Ripper also traveled with Thich Nhat Hanh and members of his sangha on their second return-trip to Vietnam. Their intent was to conduct a series of healing ceremonies to heal the wounds of war and to offer teachings and retreats. I’m curious about the effect this experience had on Ripper.

“Thich Nhat Hanh is such an embodiment of fierce light,” he says. “He is the most peaceful and gentle man you’ll ever meet. And yet he is fierce – he has a sword that will cut through ignorance and illusion, and that’s what he’s here to do. His style of Buddhism is completely connected to humanity and the earth; it’s not about transcendence. He’s the person who really coined the term ‘engaged Buddhism.’”

Ripper also notes that this experience influenced his style of filming. He says that, for him, cinematography always involves being in the moment, trying to connect to the beauty that’s around him, and trying to pass that on to others through the film itself. But when he was filming the monks and nuns, he says, he was especially aware of being focused on the present and on walking mindfully, for example, rather than rushing from shot to shot.

“There’s actually a quality of documentary film-making that requires stepping into the present,” he says, “and letting go of preconceptions – allowing images to unfold, without clinging or grasping. It’s very much like a Buddhist approach.”

When I saw Fierce Light, I was particularly struck by a motif that recurs throughout the film: a person with their eyes closed, as if in meditation, opens their eyes and smiles widely. When I ask Ripper about the intention behind this, he explains, “All over the world, almost everywhere I went, I asked people – strangers – to close their eyes, and when they opened them to look straight at the camera and imagine that they were looking at the most beautiful thing they could ever imagine. These people, in the film, they’re looking out at the audience with this love in their eyes.” His intention, he says, was for the audience to feel they were being looked upon with love.

“But this action, of the eyes opening, can be interpreted differently by each person who sees the film,” he admits. He says it could be interpreted as a call to action – to get up off the meditation cushion and put your beliefs into practice. It could also be felt as the opposite – to take some time out from your activism and sit down on the cushion.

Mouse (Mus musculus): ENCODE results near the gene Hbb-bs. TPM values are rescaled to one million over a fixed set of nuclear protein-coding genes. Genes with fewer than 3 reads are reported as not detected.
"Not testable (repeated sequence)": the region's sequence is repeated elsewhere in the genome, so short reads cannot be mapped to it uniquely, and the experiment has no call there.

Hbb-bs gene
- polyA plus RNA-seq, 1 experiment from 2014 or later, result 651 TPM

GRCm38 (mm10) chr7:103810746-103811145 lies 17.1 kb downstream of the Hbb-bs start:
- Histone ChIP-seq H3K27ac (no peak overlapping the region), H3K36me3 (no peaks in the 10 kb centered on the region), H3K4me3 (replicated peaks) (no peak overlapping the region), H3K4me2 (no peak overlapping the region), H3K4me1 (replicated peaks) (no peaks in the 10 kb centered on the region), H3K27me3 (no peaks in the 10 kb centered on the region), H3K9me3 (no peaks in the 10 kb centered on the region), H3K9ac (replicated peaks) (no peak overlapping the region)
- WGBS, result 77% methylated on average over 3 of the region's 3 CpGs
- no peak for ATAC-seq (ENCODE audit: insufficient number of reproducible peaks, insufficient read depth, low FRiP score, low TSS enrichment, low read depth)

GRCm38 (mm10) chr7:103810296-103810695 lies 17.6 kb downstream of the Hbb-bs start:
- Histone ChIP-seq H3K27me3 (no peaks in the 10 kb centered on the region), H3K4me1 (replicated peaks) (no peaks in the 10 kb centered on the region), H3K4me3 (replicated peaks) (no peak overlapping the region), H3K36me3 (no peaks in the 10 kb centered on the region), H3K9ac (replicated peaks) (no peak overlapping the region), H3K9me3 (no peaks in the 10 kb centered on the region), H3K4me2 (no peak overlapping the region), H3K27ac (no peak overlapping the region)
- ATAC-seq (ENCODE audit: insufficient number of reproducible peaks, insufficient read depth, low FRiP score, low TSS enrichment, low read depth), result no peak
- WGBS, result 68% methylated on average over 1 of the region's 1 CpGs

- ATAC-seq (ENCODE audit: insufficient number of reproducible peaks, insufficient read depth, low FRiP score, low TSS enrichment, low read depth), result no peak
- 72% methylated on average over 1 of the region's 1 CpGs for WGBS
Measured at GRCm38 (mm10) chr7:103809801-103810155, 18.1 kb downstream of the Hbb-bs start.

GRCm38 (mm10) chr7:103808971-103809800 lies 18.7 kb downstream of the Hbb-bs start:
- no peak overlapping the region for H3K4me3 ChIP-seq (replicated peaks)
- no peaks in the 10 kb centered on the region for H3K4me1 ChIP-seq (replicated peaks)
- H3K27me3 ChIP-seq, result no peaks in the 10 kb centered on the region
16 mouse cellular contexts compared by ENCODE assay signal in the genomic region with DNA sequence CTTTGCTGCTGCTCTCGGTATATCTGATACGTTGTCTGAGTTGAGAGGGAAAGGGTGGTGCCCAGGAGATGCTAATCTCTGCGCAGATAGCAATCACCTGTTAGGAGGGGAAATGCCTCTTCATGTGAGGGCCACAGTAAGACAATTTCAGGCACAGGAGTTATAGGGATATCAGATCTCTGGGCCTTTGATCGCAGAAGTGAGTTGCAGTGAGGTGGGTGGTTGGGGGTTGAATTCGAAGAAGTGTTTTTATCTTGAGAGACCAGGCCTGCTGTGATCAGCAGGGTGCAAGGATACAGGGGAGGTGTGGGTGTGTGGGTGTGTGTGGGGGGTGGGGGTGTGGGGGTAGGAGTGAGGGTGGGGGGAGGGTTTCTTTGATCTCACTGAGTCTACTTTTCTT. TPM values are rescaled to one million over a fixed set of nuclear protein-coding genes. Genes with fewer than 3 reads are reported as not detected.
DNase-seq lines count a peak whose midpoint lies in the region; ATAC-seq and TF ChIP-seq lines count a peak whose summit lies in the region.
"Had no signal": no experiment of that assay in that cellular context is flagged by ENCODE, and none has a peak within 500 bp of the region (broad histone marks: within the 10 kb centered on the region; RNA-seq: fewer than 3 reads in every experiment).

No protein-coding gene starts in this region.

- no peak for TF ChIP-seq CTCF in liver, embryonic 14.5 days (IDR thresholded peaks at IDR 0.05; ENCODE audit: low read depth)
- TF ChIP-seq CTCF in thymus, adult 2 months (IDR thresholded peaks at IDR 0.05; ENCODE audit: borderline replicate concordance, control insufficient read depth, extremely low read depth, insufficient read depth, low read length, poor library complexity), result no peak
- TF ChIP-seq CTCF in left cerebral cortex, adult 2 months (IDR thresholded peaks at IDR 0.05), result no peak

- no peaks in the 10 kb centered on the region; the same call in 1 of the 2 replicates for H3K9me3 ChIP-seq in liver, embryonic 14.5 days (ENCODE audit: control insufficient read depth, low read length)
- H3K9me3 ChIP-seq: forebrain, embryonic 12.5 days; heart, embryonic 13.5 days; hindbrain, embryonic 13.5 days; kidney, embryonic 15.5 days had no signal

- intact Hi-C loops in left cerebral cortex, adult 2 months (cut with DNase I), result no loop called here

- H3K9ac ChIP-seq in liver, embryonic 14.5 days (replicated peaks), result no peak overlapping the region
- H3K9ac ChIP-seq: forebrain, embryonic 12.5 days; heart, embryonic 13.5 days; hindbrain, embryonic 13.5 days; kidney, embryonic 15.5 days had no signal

“We need that deep inner knowing,” he explains. “We need that meditative centre. That’s what gives us the strength and the soul to deal with the world in crisis. But we also need to be active and get out in the world and make the change.”
He says he hopes the film itself can provide an experience of awakening for people. “I hope that it breaks people’s hearts open, but in a way that opens us to change, a way that gives us a sense of hope, possibility and inspiration, as well as a sense of urgency.”
Ripper’s current favourite quote is “Hope and sincerity are the new punk.” That’s from Antony Haggard, lead singer of New York City band Antony and the Johnsons.
“It’s not so uncool anymore to be sincere and hopeful,” says Ripper. “The days of post-modern irony – the snark effect of the 90s – that’s withering.”
He adds, “This is going to be more than a movement. I think it’s the leading edge of a global shift in consciousness.”
* * *
Fierce Light will be released to theatres this month and to DVD in September. For more information, see http://www.fiercelight.org.

THE FIERCE LIGHT TRAILER

Please share this far and wide – click on the video, go to youtube and choose “share”. Help spread the Fierce Light.

IN THE THEATRES ACROSS CANADA STARTING MAY 15TH!!

FIERCE LIGHT: WHEN SPIRIT MEETS ACTION

From the Director of Scared Sacred & The Producer of The Corporation

A Feature Documentary award winning filmmaker Velcrow Ripper

“A SPIRITUAL KALEIDOSCOPE OF HOPE AND JOY. UPLIFTING!” ~ Green Muze Magazine

“HUGELY ENGAGING AND VISUALLY DELIGHTFUL.” ~ Toronto Sun

“A POETIC CALL TO HEARTFELT ACTION.” ~ Common Ground

IN THEATRES ACROSS CANADA MAY 15!!!

Please spread this trailer, along with this note, far and wide, and help us fill the theatres May 15!!!

At the Cumberland in Toronto, The AMC Forum in Montreal and Fifth Avenue Cinema’s in Vancouver, Canada.

FOR MORE INFO GO TO:

http://www.fiercelight.org

“ACHINGLY BEAUTIFUL.” ~ NewCityFIlm, Chicago

“INTENSE AND INSPIRING.” ~ Examiner National

“RAW, HONEST AND COMPELLING.” ~ CJSF Radio

“Fierce Light” is a feature documentary that captures the exciting movement of Spiritual Activism that is exploding around the planet, and the powerful personalities that are igniting it.

Acclaimed filmmaker Velcrow Ripper (Scared Sacred) takes an insightful look at change motivated by love, featuring interviews with spiritual activists Thich Nhat Hanh, Desmond Tutu, Daryl Hannah, Julia Butterfly Hill, and more.

“COURAGEOUS …. POTENT … AUTHENTIC.” ~ Enlightennext Magazine

“INCREDIBLY MOVING! A SPIRITUAL EXPERIENCE IN ITSELF!” ~Vancouver International Film Festival

“A TOUCHING PORTRAIT OF THE POWER OF
RIGHTEOUSNESS AND LOVE…” -New Orleans Times-Picayune